Alison Redford's former chief of staff, Stephen Carter, believes this week's revelations by Alberta's Auditor General might jeopardize the Progressive Conservatives' four-decade rule in the province.
"I think you can hear Alberta voters in one voice saying 'we won't be fooled again,'" Carter told CBC Radio's The House.
- Listen to CBC Radio's The House
- Wildrose leader calls for public inquiry following AG's report
- Redford used public money 'inappropriately,' AG finds
The province's Auditor General, Merwan Saher, tabled a scathing report this week that concluded the former premier and her office used taxpayer money "inappropriately," with planes used for personal and partisan purposes. Redford, who had already stepped down as premier, also resigned her seat in the provincial legislature this week before the report was made public.
Carter, who served as Redford's chief of staff from the time she won the PC Leadership in October, 2011 until soon after her surprising victory in the 2012 provincial election, told The House guest-host Terry Milewski that what the Auditor General highlighted was part of a bigger pattern.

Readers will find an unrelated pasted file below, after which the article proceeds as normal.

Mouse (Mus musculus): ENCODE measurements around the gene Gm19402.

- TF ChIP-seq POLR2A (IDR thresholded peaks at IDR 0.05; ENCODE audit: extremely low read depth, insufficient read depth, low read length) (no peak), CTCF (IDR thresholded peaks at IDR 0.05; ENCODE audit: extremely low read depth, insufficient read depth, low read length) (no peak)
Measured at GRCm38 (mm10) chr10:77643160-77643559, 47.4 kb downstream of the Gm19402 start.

"This is not an isolated incident. This is a series of missteps by the PCs that dates back to (former premier Ralph) Klein and his use of the airplanes," he said.
Carter said he also believes other members of the government, including Finance Minister Doug Horner, will have to take responsibility for what happened.
Horner said this week he was not responsible for the use of the aircraft.
"As I said before ... the current policy that we have is that individual ministers are responsible for advising as to what the purpose of the plane is going to be, who is going to be on that plane, when it’s going to leave, what's going to happen," Horner said Thursday afternoon.
'I was aware of it': Carter
Carter said the issue of Redford's use of planes did come up while he was Redford's chief of staff.
"We did have the plane issue pop up when I was chief of staff. We did tell her that this is not something she should be doing," he said, adding that he tried to address it.
"I was aware of it, and we put an end to it. I suggest people go back and look at the flight manifests."